People go to the temple for peace of mind but some are exploiting religious rituals for money.
To be fair, some Buddhist temples exist purely for religious reasons. But sadly, many of them are being operated as cash cows.
In China, it is hard to find a temple that doesn’t charge entrance fees, which provides a steady income stream.
But temples have a lot more ways to make their visitors pay. Services including burning incense sticks, bell-ringing and divination sticks drawing and interpretation are some of them.
A set of joss sticks (three per set) may cost 200 yuan (US$32.50). But if devotees want to show their sincerity, monks would talk them into going for the best and the prices of those can go up to 10,000 yuan a set.
Followers may also be asked for donations and in some temples, the amounts are even preset.
On top of these recurring incomes, there are also big tickets.
Worshippers can sponsor a particular statue. To have the honor to serve your own buddha, the price tag could run up to 50 million yuan.
Not enough cash? Monks will bring worshippers to a room where there are credit card swiping machines, according to news site Voice of China.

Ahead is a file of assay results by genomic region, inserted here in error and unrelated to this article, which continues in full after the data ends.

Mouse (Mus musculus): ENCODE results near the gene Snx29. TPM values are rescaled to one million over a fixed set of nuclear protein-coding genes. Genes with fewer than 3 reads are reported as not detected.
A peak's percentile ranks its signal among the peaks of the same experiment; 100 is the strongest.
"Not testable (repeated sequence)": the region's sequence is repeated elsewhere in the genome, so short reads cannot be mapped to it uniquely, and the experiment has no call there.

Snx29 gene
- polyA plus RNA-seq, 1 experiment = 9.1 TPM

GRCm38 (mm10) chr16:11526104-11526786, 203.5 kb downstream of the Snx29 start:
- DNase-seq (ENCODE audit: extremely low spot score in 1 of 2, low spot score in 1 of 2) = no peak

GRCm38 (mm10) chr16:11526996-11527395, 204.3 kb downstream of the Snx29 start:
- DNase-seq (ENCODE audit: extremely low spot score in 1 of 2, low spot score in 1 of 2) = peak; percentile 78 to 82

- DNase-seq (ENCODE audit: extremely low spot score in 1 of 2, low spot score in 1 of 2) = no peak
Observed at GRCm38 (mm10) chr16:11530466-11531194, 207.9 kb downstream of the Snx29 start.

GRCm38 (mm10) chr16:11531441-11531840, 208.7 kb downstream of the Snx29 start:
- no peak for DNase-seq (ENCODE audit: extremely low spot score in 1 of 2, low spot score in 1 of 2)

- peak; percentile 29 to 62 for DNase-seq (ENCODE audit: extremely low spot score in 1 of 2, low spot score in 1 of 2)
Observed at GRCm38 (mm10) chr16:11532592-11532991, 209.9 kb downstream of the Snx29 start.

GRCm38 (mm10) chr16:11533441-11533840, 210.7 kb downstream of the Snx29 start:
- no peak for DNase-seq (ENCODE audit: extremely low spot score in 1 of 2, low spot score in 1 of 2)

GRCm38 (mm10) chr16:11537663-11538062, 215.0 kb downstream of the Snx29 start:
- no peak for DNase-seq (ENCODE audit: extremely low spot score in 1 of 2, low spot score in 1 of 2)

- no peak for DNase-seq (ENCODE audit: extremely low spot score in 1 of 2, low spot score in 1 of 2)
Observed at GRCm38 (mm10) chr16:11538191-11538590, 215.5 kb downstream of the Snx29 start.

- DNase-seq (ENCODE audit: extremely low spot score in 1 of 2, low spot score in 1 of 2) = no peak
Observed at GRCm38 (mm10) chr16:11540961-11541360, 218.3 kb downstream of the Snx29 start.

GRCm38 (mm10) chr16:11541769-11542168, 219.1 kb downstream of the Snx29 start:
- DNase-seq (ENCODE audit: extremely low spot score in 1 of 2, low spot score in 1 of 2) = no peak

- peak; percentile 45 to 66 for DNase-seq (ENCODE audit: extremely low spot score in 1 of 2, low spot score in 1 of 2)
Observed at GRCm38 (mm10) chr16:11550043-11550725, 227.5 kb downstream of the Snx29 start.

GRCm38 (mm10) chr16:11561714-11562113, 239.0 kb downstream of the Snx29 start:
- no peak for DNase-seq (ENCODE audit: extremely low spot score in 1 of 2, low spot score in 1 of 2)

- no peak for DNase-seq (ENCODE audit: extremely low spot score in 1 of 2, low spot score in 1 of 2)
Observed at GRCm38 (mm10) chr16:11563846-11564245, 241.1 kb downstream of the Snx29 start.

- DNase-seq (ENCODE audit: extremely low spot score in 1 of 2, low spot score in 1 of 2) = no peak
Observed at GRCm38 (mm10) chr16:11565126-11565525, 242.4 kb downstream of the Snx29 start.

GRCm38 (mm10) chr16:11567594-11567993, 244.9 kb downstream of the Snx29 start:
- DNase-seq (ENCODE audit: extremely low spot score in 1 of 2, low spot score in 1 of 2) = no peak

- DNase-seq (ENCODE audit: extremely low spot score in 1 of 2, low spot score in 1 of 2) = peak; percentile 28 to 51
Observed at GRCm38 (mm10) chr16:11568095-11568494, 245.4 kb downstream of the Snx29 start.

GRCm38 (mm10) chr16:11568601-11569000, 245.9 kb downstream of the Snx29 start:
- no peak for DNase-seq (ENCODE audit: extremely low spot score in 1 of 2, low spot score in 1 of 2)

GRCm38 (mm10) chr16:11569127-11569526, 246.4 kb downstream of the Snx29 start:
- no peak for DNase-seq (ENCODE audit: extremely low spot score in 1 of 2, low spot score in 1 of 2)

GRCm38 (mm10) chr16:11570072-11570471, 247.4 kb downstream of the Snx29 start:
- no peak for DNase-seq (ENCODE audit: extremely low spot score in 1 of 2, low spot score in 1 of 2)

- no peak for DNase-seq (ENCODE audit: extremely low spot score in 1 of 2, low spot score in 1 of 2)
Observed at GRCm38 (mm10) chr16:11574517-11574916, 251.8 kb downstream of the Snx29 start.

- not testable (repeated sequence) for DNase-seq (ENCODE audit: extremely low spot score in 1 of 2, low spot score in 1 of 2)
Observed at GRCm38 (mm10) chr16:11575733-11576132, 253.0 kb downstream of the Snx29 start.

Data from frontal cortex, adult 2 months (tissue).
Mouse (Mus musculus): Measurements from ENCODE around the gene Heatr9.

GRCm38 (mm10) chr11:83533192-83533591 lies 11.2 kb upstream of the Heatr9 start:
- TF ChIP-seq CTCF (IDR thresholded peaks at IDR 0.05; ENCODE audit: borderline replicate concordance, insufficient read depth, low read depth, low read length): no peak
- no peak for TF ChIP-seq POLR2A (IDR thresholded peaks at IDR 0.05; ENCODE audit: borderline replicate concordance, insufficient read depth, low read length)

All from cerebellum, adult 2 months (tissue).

The temple business is so profitable that some industry black sheep even hired fake monks to run the temples and ease the labor shortage.
Fake monks get basic salaries of about 10,000 yuan, plus commissions. A fake abbot could earn over one million yuan a year.
But they are worth the fat packages because these fake monks are typically great salesmen. They can quickly judge if the visitors are rich or poor and peddle the right products accordingly.
Easy money breeds greed. In some cases, temple operators became overly aggressive and diversified into other business.
For instance, in order to boost investment yield, an abbot in a Fujian temple decided to lend out the temple’s entire donation income to a loan shark firm owned by one of the temple’s followers.
Unfortunately, all the money was lost.
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